The 60th Annual Survey of Profit-Sharing and 401(k) Plans was recently released by the Plan Sponsor Council of America. This particular survey outlines increases noted with regard to key retirement plan trends. The following are worth a closer look.
1. Large plans favor automatic enrollment.
As one of the most celebrated plan design features, 401(k) automatic enrollment, is nearly as old as the 401(k) itself. While it wasn’t always popular and had the moniker “negative election,” the concept has been extraordinarily effective at not only getting, but keeping, workers participating in their workplace retirement plans. Adoption of the feature surged after the passage of the Pension Protection Act.
Only about a third of PSCA survey respondents offered automatic enrollment 10 years ago (35.6 percent). Today, more than half (60 percent) of respondents said they offer it, which is an increase to 70 percent among plans with more than 5,000 participants. That being said, only a third of plans with fewer than 50 workers offer automatic enrollment.
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2. The auto escalation is escalating.
Of those plans that offer automatic enrollment, an astounding three-quarters auto-escalate the deferral rate over time. A decade ago, less than half (49.7 percent) of the plans utilized this feature. However, only one-third of the plans offer auto escalation for all participants; and only one in eight offer this for under-contributing participants. Another third of the plans offer auto escalation only if the participant so elects.
3. The default remains the same.
While default contribution rates vary, the most common rate remains at 3 percent (with 36.4 percent of companies opting to use this particular rate). This rate originally was chosen because of its size – it’s is small enough that participants won’t be willing to go in and opt out. Not to be overlooked is the second most common default of 6 percent, which is gaining popularity and is reportedly used by 22.2 percent of all respondents.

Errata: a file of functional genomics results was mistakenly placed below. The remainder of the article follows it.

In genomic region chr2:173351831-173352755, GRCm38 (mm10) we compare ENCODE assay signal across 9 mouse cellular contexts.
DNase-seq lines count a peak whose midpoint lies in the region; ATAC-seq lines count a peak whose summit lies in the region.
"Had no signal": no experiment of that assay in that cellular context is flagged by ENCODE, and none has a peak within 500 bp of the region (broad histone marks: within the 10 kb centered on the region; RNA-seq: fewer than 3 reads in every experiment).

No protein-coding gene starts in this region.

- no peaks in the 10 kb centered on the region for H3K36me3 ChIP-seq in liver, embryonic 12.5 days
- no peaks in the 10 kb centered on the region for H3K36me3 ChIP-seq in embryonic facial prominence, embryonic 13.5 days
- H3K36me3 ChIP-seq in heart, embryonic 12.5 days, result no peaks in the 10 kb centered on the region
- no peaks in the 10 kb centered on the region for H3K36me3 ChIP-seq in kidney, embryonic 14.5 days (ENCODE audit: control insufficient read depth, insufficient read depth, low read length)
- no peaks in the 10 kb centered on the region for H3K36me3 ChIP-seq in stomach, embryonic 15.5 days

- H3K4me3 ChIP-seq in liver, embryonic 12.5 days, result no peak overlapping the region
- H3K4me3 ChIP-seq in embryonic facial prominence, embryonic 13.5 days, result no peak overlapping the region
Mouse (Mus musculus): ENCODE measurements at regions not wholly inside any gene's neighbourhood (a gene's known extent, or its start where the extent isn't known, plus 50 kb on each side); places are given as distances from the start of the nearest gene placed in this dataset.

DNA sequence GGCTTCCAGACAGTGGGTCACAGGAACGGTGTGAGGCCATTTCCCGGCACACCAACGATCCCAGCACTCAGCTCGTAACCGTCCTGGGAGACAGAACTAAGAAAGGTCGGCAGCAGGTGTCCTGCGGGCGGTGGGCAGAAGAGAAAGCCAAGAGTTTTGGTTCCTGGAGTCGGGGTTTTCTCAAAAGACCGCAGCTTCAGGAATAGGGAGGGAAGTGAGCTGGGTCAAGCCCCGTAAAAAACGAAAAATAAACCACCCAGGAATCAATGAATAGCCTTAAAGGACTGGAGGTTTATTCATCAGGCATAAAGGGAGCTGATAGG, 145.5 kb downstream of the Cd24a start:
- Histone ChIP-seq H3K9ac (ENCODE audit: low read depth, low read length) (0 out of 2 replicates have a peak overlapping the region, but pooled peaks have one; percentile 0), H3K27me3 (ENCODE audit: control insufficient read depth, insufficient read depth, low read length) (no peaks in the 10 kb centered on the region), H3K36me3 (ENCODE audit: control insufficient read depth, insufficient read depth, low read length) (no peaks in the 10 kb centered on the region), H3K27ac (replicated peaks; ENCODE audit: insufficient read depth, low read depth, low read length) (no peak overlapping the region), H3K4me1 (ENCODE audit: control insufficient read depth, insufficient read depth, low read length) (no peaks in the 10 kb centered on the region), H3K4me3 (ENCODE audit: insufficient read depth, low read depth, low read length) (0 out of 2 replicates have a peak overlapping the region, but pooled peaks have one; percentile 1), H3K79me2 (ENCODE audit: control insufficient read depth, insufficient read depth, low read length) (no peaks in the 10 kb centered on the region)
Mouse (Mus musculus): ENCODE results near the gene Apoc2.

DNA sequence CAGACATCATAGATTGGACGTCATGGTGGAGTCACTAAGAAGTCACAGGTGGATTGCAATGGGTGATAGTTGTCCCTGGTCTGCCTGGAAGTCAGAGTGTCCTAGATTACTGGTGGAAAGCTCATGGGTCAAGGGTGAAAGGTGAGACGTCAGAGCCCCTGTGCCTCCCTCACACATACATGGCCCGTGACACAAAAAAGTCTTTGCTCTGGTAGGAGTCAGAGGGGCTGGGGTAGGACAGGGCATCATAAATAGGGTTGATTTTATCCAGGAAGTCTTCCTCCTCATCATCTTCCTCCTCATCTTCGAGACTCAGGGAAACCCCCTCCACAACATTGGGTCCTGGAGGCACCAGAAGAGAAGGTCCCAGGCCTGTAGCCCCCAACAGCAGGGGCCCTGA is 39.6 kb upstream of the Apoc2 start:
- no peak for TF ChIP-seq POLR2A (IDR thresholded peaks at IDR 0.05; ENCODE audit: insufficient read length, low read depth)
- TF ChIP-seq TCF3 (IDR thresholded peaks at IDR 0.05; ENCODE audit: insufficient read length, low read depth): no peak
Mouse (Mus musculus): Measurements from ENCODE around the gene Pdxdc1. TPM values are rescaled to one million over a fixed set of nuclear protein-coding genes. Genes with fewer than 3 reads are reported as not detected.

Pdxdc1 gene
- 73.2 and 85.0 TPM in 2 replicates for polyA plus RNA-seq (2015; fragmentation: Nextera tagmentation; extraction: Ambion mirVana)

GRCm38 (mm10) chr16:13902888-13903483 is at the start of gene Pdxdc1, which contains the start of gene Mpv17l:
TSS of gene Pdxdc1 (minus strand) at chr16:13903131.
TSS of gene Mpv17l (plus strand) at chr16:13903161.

4. Rise of the Roth.
Almost two-thirds of plan sponsors now provide a Roth 401(k) option compared to 2007 when only 30 percent did. The pre-tax treatment has been the norm for 401(k) plans since their inception in the early 1980s. The Roth 401(k) wasn’t introduced until the Economic Growth and Tax Relief Reconciliation Act of 2001, which didn’t become effective until 2006. The option was originally slated to sunset in 2010. However, participation that was in the single digits a few years ago is now in the 15-20 percent range.
5. There’s still a “what goes in is what matters” mentality.
It’s said that “what’s measured is what matters.” However, despite the growing interest of financial wellness, and an emphasis on outcomes, the way people benchmark success in this survey is by participation.
Nearly 89.6 percent of plans cite participation rate as a benchmark to determine plan success — and even more (93.2 percent) of the largest plans rely on that gauge. Deferral rates were a distant second (72.6 percent), and average account balances ranked third (55 percent). But, what about outcomes? Well, according to the survey, only a quarter of plans overall used “outcomes” as a benchmark, though about a third of the largest plans (33.8 percent) did.
Surveys such as this with a broad range of plan types, providers and perspective provide a great overview of where your company has been and where it needs to be with regard to your retirement plan. Email Rea & Associates to speak with a member of our retirement plan administration services team to find out what trends might benefit your company and employees. Or you can call me directly at 614.923.6573.
By Andrea McLane, QKA (Dublin office)